Criminal recidivism among juvenile offenders: Testing the incremental and predictive validity of three measures of psychopathic features.

Department of Psychology, Simon Fraser University, 8888 University Drive, Burnaby, BC, Canada, V5A 1S6.
Law and Human Behavior (Impact Factor: 2.16). 01/2008; 32(5):423-38. DOI: 10.1007/s10979-007-9114-8
Source: PubMed

ABSTRACT We studied the predictive, comparative, and incremental validity of three measures of psychopathic features (Psychopathy Checklist: Youth Version [PCL:YV]; Antisocial Process Screening Device [APSD]; Childhood Psychopathy Scale [CPS]) vis-à-vis criminal recidivism among 83 delinquent youth within a truly prospective design. Bivariate and multivariate analyses (Cox proportional hazard analyses) showed that of the three measures, the CPS was most consistently related to most types of recidivism in comparison to the other measures. However, incremental validity analyses demonstrated that all of the predictive effects for the measures of psychopathic features disappeared after conceptually relevant covariates (i.e., substance use, conduct disorder, young age, past property crime) were included in multivariate predictive models. Implications for the limits of these measures in applied juvenile justice assessment are discussed.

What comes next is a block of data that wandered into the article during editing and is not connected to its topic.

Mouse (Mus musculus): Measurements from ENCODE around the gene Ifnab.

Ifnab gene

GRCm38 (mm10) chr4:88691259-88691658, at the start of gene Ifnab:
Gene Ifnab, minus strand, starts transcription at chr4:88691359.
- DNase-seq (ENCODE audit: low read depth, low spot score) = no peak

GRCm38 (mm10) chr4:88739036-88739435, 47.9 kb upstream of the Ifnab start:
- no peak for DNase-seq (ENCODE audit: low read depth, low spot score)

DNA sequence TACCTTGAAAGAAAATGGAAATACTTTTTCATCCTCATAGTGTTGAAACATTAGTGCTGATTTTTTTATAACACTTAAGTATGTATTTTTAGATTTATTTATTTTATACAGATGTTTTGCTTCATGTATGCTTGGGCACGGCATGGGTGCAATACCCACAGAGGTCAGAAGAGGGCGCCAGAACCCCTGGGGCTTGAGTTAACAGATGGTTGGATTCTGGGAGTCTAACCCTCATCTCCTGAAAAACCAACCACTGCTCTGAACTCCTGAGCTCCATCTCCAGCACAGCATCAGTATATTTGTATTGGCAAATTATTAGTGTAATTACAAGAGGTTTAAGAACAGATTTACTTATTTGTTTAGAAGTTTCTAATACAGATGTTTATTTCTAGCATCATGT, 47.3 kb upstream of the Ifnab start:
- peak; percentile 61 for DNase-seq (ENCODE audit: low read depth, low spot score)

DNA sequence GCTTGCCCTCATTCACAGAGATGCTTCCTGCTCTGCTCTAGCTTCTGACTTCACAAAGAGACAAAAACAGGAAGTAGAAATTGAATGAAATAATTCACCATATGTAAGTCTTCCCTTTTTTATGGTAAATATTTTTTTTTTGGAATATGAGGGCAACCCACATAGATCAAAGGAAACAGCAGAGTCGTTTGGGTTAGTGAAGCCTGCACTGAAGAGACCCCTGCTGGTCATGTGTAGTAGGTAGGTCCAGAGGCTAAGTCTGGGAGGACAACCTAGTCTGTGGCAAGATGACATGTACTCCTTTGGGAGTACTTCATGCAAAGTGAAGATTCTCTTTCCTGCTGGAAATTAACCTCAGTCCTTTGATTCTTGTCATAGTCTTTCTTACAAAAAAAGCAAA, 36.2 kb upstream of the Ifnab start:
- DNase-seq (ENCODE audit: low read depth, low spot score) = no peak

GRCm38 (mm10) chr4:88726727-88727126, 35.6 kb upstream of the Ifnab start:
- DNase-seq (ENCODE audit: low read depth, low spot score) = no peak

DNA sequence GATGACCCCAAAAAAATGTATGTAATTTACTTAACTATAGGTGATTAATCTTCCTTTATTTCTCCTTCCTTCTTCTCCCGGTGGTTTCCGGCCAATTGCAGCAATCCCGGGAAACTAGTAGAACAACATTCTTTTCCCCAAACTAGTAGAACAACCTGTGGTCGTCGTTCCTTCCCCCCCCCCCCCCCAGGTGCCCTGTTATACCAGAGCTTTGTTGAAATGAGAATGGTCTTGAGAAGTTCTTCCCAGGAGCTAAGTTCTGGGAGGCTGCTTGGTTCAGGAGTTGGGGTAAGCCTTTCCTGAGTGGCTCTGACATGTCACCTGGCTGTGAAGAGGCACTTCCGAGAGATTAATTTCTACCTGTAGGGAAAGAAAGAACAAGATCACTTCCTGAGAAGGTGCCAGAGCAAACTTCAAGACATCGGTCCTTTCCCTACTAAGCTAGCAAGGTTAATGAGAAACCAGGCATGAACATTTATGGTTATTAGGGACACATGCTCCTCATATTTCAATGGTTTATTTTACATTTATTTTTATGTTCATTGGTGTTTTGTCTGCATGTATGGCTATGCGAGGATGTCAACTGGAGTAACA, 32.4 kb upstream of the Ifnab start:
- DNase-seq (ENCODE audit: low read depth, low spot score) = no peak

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    ABSTRACT: Thesis (Ph. D.)--University of North Texas, Aug., 1998. Includes bibliographical references (leaves 156-191). Author's name on eye-legible microfiche caption: Salekin, Randall Todd. "98-41449." Microfiche.